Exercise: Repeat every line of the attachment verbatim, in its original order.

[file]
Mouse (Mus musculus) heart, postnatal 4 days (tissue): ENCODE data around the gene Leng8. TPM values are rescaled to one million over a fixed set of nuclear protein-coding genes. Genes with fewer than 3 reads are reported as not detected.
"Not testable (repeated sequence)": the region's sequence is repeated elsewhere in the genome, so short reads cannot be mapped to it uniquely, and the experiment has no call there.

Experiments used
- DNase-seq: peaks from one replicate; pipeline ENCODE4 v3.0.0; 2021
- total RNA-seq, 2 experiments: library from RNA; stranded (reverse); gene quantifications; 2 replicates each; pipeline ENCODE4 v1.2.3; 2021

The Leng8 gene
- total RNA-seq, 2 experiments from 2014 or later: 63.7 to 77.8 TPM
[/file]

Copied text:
Mouse (Mus musculus) heart, postnatal 4 days (tissue): ENCODE data around the gene Leng8. TPM values are rescaled to one million over a fixed set of nuclear protein-coding genes. Genes with fewer than 3 reads are reported as not detected.
"Not testable (repeated sequence)": the region's sequence is repeated elsewhere in the genome, so short reads cannot be mapped to it uniquely, and the experiment has no call there.

Experiments used
- DNase-seq: peaks from one replicate; pipeline ENCODE4 v3.0.0; 2021
- total RNA-seq, 2 experiments: library from RNA; stranded (reverse); gene quantifications; 2 replicates each; pipeline ENCODE4 v1.2.3; 2021

The Leng8 gene
- total RNA-seq, 2 experiments from 2014 or later: 63.7 to 77.8 TPM